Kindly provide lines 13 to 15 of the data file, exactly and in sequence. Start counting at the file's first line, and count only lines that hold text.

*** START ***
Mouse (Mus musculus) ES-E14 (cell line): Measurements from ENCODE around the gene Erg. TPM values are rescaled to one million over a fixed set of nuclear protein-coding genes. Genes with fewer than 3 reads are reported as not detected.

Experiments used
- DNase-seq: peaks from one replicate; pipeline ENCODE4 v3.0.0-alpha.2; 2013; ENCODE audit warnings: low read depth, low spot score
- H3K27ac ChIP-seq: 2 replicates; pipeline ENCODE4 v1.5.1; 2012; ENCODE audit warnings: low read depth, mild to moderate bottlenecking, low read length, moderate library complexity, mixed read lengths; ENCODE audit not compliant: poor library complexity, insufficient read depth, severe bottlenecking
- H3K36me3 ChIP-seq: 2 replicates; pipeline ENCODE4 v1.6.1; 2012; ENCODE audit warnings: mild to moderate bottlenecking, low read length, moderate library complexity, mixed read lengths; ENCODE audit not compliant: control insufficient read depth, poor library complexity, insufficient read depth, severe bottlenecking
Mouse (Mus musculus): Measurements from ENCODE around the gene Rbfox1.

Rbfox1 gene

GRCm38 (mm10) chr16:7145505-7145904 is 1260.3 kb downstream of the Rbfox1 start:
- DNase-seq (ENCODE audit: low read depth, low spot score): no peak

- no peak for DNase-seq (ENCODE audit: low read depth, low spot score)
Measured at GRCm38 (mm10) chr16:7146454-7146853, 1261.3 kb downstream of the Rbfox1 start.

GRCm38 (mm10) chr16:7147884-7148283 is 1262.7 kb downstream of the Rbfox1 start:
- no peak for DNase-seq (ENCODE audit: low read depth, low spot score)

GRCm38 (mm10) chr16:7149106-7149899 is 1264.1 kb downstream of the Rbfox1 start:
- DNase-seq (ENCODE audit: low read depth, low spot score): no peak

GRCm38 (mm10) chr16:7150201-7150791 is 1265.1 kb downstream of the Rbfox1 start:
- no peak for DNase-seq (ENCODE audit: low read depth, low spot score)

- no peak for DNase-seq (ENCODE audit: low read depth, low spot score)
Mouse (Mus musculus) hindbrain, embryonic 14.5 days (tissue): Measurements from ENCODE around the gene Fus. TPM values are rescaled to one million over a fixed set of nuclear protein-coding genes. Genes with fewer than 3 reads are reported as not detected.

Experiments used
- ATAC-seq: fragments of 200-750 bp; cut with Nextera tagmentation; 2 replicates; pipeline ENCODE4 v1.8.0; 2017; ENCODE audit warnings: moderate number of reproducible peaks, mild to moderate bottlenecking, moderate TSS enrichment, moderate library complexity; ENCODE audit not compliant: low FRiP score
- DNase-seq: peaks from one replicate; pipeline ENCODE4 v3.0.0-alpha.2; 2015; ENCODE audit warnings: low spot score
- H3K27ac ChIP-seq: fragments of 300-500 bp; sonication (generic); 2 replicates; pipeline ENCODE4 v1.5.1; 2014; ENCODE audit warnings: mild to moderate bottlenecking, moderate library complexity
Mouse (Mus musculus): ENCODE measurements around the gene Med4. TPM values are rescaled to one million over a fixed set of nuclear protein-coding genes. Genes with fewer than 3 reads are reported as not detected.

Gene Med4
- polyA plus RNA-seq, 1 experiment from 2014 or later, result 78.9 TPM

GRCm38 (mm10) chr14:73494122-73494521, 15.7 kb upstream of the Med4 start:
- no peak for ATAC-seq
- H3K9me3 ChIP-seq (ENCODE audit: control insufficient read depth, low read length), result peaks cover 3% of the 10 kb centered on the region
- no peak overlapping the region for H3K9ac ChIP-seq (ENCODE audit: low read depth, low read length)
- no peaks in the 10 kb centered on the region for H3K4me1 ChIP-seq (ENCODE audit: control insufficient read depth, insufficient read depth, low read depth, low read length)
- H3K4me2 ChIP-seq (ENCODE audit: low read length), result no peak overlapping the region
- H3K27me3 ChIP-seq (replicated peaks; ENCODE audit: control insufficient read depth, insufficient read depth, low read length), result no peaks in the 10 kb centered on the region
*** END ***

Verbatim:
- no peak for DNase-seq (ENCODE audit: low read depth, low spot score)

GRCm38 (mm10) chr16:7149106-7149899 is 1264.1 kb downstream of the Rbfox1 start:
- DNase-seq (ENCODE audit: low read depth, low spot score): no peak